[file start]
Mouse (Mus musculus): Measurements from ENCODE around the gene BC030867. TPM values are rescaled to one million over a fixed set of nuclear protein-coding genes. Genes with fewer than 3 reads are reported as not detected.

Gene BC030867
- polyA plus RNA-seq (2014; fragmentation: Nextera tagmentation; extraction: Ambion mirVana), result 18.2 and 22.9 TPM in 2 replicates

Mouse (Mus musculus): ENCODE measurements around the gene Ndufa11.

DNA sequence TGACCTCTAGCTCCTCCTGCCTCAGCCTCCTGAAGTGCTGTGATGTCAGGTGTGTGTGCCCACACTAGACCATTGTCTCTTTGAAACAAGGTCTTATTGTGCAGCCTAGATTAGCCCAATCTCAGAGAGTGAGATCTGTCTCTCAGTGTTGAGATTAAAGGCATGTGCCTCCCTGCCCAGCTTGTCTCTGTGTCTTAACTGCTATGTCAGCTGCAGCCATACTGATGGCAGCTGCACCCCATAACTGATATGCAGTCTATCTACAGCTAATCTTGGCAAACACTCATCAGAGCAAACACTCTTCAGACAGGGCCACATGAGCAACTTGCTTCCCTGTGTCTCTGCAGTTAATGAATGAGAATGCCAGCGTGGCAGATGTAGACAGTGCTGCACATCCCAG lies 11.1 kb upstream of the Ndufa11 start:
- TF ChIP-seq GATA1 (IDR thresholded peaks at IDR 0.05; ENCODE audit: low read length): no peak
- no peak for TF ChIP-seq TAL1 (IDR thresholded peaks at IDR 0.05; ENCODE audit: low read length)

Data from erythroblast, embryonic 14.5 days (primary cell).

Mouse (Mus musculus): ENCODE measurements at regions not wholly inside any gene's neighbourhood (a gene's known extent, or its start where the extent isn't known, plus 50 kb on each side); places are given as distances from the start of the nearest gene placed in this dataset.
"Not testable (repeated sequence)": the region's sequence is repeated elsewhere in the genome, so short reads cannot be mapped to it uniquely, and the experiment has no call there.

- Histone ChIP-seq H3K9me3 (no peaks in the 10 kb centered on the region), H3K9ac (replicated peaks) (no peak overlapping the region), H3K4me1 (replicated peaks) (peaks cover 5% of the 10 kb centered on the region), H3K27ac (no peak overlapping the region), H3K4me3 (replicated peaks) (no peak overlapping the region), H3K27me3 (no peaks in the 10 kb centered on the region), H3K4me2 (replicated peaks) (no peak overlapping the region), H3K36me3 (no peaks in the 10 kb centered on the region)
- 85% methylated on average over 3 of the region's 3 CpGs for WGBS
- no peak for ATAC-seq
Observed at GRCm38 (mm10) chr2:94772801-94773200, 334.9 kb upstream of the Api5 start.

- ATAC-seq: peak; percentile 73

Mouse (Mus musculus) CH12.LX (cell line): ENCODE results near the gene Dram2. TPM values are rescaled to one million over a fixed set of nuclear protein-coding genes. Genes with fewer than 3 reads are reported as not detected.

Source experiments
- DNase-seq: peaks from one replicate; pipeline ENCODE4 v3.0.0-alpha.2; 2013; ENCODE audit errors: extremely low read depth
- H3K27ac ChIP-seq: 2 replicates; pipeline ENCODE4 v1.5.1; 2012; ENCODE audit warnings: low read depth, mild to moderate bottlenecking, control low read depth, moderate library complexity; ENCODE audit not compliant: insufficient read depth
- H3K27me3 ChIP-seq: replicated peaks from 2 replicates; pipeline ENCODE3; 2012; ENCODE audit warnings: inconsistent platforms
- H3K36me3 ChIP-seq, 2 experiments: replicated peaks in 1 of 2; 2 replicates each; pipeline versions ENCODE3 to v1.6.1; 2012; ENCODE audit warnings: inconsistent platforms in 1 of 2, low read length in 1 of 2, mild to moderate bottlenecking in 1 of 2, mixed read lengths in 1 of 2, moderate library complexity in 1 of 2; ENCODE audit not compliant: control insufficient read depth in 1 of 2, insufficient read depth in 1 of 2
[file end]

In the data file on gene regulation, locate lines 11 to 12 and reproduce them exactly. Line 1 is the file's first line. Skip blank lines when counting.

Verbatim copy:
- Histone ChIP-seq H3K9me3 (no peaks in the 10 kb centered on the region), H3K9ac (replicated peaks) (no peak overlapping the region), H3K4me1 (replicated peaks) (peaks cover 5% of the 10 kb centered on the region), H3K27ac (no peak overlapping the region), H3K4me3 (replicated peaks) (no peak overlapping the region), H3K27me3 (no peaks in the 10 kb centered on the region), H3K4me2 (replicated peaks) (no peak overlapping the region), H3K36me3 (no peaks in the 10 kb centered on the region)
- 85% methylated on average over 3 of the region's 3 CpGs for WGBS